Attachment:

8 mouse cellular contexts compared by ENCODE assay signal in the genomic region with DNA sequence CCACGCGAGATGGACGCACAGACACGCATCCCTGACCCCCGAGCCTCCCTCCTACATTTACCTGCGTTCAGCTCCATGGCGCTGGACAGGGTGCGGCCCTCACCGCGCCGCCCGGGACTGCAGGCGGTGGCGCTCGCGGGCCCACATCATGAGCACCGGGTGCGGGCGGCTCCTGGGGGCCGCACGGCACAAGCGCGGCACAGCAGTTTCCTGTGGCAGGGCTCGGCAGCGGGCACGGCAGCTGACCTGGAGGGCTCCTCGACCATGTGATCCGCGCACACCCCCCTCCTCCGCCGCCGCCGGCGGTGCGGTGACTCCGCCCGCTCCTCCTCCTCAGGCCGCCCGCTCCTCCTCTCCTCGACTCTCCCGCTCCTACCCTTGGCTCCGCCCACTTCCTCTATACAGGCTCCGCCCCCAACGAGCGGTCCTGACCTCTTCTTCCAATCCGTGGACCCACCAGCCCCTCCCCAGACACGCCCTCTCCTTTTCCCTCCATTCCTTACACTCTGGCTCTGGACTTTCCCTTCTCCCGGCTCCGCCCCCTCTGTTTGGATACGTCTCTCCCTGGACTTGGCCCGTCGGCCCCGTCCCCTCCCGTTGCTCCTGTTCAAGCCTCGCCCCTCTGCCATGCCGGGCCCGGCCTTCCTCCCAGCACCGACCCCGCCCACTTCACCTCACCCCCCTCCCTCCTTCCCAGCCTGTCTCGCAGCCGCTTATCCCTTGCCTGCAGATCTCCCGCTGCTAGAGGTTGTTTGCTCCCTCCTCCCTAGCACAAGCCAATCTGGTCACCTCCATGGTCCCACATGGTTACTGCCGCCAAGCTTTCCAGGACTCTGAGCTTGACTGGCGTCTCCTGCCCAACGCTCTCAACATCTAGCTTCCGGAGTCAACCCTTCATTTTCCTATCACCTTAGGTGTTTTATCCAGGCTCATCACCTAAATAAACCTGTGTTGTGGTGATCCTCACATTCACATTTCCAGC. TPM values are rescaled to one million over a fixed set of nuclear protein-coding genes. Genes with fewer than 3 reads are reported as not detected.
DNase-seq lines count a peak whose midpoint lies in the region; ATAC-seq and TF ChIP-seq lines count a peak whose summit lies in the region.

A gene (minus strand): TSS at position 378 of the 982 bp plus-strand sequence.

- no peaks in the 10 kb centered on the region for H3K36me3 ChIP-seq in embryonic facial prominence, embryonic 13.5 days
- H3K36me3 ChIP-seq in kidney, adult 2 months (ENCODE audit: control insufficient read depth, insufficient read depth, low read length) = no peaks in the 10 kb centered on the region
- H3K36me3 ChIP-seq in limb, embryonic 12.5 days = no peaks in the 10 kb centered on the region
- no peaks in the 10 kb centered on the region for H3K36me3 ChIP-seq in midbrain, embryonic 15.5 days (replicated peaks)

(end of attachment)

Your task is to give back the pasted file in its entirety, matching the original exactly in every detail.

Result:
8 mouse cellular contexts compared by ENCODE assay signal in the genomic region with DNA sequence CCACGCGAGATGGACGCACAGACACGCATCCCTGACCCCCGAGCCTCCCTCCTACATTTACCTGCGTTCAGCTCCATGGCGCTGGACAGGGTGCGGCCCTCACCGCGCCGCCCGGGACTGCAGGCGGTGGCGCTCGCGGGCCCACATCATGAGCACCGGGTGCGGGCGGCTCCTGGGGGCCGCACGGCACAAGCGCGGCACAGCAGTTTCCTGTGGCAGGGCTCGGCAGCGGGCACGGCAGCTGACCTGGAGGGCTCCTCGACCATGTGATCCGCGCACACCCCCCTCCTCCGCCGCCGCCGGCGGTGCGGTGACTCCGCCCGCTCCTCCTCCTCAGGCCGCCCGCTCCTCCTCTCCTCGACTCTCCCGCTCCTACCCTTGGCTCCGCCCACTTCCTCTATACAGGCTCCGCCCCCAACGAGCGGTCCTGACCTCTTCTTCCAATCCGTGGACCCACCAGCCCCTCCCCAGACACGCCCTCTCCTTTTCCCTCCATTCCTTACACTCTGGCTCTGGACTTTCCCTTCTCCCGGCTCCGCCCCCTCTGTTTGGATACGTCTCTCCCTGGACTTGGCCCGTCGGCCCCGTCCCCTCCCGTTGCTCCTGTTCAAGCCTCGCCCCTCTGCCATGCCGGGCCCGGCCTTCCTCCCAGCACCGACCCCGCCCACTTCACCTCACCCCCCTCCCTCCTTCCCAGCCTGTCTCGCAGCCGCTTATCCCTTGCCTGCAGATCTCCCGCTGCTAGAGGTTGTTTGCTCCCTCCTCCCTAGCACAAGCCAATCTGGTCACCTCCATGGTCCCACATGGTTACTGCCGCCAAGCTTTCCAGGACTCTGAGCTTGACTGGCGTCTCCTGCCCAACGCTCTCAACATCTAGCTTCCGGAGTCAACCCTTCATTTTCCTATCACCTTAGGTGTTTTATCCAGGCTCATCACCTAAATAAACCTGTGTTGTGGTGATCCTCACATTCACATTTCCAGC. TPM values are rescaled to one million over a fixed set of nuclear protein-coding genes. Genes with fewer than 3 reads are reported as not detected.
DNase-seq lines count a peak whose midpoint lies in the region; ATAC-seq and TF ChIP-seq lines count a peak whose summit lies in the region.

A gene (minus strand): TSS at position 378 of the 982 bp plus-strand sequence.

- no peaks in the 10 kb centered on the region for H3K36me3 ChIP-seq in embryonic facial prominence, embryonic 13.5 days
- H3K36me3 ChIP-seq in kidney, adult 2 months (ENCODE audit: control insufficient read depth, insufficient read depth, low read length) = no peaks in the 10 kb centered on the region
- H3K36me3 ChIP-seq in limb, embryonic 12.5 days = no peaks in the 10 kb centered on the region
- no peaks in the 10 kb centered on the region for H3K36me3 ChIP-seq in midbrain, embryonic 15.5 days (replicated peaks)